No, I’ve just been stuffing my pockets with snacks.
Have you adjusted any of your set up since you started the race?
Just the change of tire.
Is that any different than what you’d normally run?
I run a little burlier tires at home because I’m not too worried about speed. But I aired on the site of more aggressive tires [for the race.]
“I started out with 2.35 [tires] front and rear, but I sliced a sidewall the first day, so I went down to a 2.2 because that’s what they had in the Rocky Mountain van. But it’s a pretty good combo. Maybe a little bigger than necessary, but I’m out here to have fun on the descents!”
First, let’s talk about your dog. Where did he come from?
He came from Mexico. I spend my winters in Tuscon, Arizona and I have a motorcycle down there, so I went on a little motorcycle tour through Mexico. I was on my way back up along the coast; a really beautiful section of road, and there was black smoke billowing out of this dump and I thought it would be an interesting photo. I went in there and there was a puppy so I ended up coming back with the van and I scooped him up.
Do you spend your winters traveling around?
This winter I was working for a company called the Cycling House. It’s like an all-inclusive bed and breakfast-style, ride guide service. We have a big house in Tuscon that we guide out of. It’s mostly road riding and we did one mountain bike camp. So that’s what I was up to for a good chunk of the winter, but I had some free time too so I just cruised around, just checking places out riding my bike, motorcycle, and exploring.
In 2012 you went to the Olympics and placed 15th, what was that experience like?
Oh man, it was a great experience. It was so cool to realize that dream and get to compete at one of the highest levels of competition. It was super fun, definitely a career highlight.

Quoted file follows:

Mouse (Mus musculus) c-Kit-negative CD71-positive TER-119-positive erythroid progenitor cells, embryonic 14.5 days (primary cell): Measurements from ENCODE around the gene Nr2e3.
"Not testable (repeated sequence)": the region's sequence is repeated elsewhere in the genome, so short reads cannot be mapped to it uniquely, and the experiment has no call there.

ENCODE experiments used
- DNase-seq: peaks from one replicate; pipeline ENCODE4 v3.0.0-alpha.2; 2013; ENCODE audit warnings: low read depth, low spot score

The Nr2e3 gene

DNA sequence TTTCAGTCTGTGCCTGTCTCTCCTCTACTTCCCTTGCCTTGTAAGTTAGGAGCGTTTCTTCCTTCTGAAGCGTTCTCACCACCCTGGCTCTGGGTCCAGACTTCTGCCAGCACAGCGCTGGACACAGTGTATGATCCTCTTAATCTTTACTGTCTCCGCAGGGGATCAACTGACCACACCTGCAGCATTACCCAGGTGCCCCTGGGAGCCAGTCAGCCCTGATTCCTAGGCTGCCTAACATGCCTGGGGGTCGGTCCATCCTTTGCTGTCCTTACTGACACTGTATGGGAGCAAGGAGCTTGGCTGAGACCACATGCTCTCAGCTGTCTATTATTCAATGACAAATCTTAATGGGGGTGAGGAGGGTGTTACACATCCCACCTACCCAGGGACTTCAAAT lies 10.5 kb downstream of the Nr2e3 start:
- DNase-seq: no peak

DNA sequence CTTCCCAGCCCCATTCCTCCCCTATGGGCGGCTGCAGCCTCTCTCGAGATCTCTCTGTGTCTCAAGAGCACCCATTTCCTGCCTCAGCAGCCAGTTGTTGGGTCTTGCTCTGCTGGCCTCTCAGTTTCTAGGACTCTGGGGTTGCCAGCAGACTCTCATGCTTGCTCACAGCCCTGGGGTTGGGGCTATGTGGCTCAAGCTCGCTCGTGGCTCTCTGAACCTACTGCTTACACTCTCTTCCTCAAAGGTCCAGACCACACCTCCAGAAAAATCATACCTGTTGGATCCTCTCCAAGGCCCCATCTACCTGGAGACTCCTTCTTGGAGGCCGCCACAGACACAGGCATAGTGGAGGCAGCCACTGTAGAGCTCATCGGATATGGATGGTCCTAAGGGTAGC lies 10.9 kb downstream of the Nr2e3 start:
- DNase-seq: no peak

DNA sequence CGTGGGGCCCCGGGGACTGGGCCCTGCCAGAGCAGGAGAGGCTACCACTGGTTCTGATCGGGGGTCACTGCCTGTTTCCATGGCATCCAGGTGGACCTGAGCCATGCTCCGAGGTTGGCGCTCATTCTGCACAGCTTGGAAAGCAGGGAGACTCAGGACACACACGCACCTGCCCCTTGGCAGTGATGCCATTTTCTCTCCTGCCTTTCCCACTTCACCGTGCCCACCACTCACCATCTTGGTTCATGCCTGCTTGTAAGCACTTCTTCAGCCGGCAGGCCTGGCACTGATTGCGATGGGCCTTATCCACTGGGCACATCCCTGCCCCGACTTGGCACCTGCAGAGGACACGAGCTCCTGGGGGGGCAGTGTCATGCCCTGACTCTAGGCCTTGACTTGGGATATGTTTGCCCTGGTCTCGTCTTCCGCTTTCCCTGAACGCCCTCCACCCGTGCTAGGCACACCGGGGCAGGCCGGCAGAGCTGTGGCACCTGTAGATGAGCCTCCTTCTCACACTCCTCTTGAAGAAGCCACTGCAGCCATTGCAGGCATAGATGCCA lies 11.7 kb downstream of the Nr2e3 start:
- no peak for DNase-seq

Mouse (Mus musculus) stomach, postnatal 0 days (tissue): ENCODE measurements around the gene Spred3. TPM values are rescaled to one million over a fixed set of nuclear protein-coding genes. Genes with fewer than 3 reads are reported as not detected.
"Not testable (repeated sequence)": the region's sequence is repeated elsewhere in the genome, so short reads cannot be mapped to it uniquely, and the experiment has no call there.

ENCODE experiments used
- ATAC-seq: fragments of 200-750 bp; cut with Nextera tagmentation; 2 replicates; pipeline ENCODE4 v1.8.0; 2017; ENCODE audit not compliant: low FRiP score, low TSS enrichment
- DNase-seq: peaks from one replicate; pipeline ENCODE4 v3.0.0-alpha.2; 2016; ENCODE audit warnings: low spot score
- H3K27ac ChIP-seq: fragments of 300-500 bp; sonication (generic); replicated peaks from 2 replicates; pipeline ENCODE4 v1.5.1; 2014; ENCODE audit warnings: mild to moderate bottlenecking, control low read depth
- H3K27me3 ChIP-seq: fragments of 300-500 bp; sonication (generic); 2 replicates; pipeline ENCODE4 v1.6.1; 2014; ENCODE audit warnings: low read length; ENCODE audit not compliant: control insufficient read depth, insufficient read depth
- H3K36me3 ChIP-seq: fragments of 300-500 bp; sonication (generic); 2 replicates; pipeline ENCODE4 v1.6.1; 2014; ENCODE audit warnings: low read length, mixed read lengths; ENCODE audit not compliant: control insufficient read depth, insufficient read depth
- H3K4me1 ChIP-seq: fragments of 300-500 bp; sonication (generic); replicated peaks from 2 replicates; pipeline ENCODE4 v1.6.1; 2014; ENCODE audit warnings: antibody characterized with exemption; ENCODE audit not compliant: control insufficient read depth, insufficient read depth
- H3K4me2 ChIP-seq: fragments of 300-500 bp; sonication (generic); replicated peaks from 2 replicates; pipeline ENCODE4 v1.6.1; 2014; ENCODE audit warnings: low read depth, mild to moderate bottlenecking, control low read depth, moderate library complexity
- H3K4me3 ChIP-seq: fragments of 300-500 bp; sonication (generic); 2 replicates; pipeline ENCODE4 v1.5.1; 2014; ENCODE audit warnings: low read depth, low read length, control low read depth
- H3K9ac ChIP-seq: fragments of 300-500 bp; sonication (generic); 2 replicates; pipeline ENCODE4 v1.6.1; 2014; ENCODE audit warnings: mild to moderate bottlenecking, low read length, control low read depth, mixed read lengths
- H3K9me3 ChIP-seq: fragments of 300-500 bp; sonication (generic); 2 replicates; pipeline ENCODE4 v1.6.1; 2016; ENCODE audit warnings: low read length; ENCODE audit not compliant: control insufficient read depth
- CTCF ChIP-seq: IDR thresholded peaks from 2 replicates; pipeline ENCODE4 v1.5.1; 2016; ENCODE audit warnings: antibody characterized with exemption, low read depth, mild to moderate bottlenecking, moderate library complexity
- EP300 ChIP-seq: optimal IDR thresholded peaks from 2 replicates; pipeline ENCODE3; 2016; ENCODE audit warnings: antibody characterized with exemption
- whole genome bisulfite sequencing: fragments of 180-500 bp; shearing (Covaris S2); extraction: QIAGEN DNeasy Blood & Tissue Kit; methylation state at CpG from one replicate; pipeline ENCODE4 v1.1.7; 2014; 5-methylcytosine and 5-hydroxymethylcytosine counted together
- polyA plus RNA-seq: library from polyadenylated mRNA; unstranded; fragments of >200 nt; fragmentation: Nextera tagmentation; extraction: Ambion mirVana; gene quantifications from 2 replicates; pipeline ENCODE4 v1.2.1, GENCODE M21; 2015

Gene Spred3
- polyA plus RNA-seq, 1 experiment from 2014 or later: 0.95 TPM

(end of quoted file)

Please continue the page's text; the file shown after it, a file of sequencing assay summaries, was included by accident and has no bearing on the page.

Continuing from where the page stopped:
How did you end up here?
I was a full-time racer, that was my thing for a lot of years. Actually, my 2012 season was not my best season of living. I pushed through a lot of back issues. By 2o13 it wasn’t really working anymore. I had some nerve issues and my leg was not strong or big. And just wasn’t’ working. I fought pretty hard to get back to racing because that was what I knew.
I ended up having a couple surgeries and the first one didn’t go very well. I ended up with a spinal infection. I had another surgery and tried to get back again, but to be at that level with the training that’s required and the consistency, it just wasn’t working anymore. So finally I took a step back from that, I guess I kind of decided that last year. Of course, I tore my ACL right after making that decision – I’ve had a string of injuries. But now I’m just riding for fun.
I got hooked up with Rocky Mountain as an ambassador. They’re a cool company to work with, they’re supportive of whatever I do. They presented the opportunity to come to this race. It’s been one that I’ve always wanted to do, during my racing career even, but it just never fit in. Now that I’ve kind of mellowed on my back a bit and I’m just riding when it feels good, it’s been feeling pretty good so I thought, ‘we’ll see how it goes.’ I set pretty low expectations for myself and with Rocky Mountain, because I’m not really training, I’m just riding when I feel like it.